This Will Change

I know the weather will change. Our drought will continue and some lakes will dry up completely this year. The sun will be big and bright and offer no quarter as it sears all it touches. But for now, I cannot think of a better way to celebrate the first Sunday of summer than by enjoying the rain, a mug of Earl Grey tea, and the sound of the dishwasher in the kitchen.

For at least this morning, I can pretend it’s spring or fall — not summer in Texas.

From Goooooal to Noooooo!

From Goooooal to Noooooo!

The World Cup has started. People who normally don’t post much online about sports are taking to social media and shouting GOOAAALLLLL!!!!

Recent Sunday nights have had people watching Game of Thrones shouting NOOOOOOOOOO!!!

It can seem strange, people posting these things on their social media feeds with the assumption that others will know what they are talking about. But connections are made…

The Importance of Connection

It’s easy to say that social media leaves us all with a sense of connection where there is none. I see so many people say, “Nobody gets together in person anymore.” Yet, every time I go to restaurants to meet friends for lunch, they are packed with people getting together in person. To hear it from some, the only things in the streets are tumbleweeds and blowing leaves because people are all inside, “connecting” through social media when they “should” be meeting in person.

First, the notion that what works for one should work for all is a bit presumptuous. If a person wants to connect through social media and not in person, that’s their right. I understand the sentiment, though; I enjoy when I’m with people in person. I leave my phone in my pocket when visiting others — but that’s my thing. (My phone is always muted — it doesn’t even vibrate — and has no push notifications set. That’s what works for me, but I don’t come unhinged if a friend jumps on Facebook and says, “Having lunch at Al Wadi with Chris.” For whatever reason, that connection to a larger group is important for someone in the moment.)

Ranting online about people not behaving the way you want them to behave online is the digital equivalent of shouting, “You kids get off my lawn!” There are some people I will not see in person because they cannot stay off their phones, but that doesn’t mean I think they are wrong in the way they choose to connect with others. It’s just not my idea of a good time.

When I Avoid Twitter

While I understand this connection in the moment, when the Super Bowl, Oscars, or any big TV event that can be shared online comes around, I avoid social media. I find millions of people all watching the same thing and talking about it in their feeds fascinating, but it often moves from simply making a connection to displaying like a bird in mating season — a struggle to come up with the funniest (or snarkiest) tweet in the hope of retweets and 34 seconds of Internet fame. But is there anything really wrong with that?

I have never watched an episode of Walking Dead or Game of Thrones, but I know quite a bit about the shows, simply by seeing friends’ social media feeds lighting up on evenings new shows air. I know that tonight the San Antonio Spurs have a chance to win the championship…and while I have never been a basketball fan, for the sake of some friends, I hope San Antonio wins. I’ll know if they win through Twitter and Facebook tonight, just as I know what’s happening in the World Cup, even though I’ve only watched about 10 minutes of one game so far.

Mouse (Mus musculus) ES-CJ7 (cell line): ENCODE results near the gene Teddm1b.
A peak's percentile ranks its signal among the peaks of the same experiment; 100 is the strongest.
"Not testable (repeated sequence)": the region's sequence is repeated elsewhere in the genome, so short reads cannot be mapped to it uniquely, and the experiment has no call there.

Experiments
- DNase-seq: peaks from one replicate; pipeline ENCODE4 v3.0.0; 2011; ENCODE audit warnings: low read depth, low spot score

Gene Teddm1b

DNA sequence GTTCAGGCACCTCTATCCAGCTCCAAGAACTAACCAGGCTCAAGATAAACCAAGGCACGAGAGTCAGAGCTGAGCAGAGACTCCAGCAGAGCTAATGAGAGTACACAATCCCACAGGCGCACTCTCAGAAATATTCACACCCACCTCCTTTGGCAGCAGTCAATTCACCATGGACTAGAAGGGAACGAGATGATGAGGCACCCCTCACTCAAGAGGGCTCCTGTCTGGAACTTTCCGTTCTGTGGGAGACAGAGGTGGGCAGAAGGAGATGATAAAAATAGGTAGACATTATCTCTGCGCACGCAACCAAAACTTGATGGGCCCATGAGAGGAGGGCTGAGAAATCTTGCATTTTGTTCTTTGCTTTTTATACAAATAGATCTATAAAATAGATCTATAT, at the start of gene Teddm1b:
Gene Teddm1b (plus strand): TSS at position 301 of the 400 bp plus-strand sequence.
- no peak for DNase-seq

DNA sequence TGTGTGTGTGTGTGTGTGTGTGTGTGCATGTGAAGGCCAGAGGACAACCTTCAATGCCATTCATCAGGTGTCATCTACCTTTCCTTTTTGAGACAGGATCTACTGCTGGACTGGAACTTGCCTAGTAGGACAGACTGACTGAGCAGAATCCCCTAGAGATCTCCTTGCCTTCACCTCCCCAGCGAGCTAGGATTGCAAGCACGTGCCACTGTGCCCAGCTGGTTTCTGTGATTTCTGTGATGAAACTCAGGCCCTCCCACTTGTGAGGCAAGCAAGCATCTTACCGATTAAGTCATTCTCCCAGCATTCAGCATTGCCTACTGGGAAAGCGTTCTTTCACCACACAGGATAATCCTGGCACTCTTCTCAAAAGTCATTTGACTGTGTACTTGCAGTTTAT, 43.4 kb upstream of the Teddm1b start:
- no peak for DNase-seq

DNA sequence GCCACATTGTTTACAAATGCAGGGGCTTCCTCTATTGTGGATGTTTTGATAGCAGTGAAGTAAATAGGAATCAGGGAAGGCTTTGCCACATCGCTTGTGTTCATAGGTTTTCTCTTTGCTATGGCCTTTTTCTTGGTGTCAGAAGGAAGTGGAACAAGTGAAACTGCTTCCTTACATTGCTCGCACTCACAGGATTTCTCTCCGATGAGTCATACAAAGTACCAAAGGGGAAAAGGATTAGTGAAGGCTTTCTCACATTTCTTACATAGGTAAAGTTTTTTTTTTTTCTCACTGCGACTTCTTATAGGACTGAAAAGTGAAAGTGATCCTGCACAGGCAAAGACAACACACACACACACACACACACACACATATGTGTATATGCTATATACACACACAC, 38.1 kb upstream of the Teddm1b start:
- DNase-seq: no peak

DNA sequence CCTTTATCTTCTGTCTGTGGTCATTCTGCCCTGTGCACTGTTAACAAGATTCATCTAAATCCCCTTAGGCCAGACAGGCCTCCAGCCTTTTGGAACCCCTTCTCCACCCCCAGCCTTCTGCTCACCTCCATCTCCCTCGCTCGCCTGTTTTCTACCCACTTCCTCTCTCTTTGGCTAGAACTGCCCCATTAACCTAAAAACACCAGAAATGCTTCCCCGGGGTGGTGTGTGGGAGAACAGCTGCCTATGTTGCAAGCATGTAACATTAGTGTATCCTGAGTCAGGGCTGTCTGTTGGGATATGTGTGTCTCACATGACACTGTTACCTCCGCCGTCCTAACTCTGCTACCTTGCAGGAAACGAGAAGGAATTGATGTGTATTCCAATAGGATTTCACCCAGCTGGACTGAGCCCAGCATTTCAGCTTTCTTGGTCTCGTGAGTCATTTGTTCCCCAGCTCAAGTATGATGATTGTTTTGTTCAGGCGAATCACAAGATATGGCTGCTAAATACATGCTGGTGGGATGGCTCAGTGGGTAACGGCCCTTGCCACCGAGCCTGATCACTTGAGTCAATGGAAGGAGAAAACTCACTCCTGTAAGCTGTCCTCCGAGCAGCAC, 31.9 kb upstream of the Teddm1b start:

In a way, it’s not much different than talking about sports in a bar.

“It’s Not Real”

I’ve seen people say that connecting with others online isn’t “real”; that somehow, since the connection is made digitally, that it’s less than face-to-face connections. (Never mind that there are millions of people who can’t get out and around; for them, an online world has opened up so much to them!) But I understand the sentiment.

I prefer talking to people in person when I can, but I’ll say this: if I meet you face-to-face and all you can talk about are sports stats, for me, I can get a better connection with people online talking about deeper things. I’m not knocking sports or people who can only talk in stats — I believe adults should do and talk about what they want if that’s their thing — but I would see a conversation on Google Plus about writing and creating things more “real” to me than sitting in a bar and listening to someone spout off sports stats, rant about politics, or fume about how social media is destroying society.

It’s All Real (If We Want It To Be)

I’ve had great conversations about writing and creating online and offline. I don’t see one any better than the other. Online, I have the ability to talk about writing with people in other states and countries. I can get a much wider view of what’s being discussed than I could if I talked with the same handful of people, face-to-face. There are some face-to-face conversations I can predict before they even happen, and there are times I sidestep those meetings and write a blog entry in the hope of discussion about a topic, or take to social media and see who has the time to discuss things.

I’d go as far as saying that going into the world of an online role playing game and talking with people can be more “real” than the experience of going to a club just to be seen and stand around with a drink in hand, bobbing my head to music. For others, life doesn’t get much better than going to a club and holding a drink while bobbing one’s head to music.

The connections made by being seen in a club, typing “GOOOOOOOAL!!!” online (knowing others are watching with you), or having an in-depth talk about something that means a lot to those involved — whether online or in person — is as real as people want the moment to be.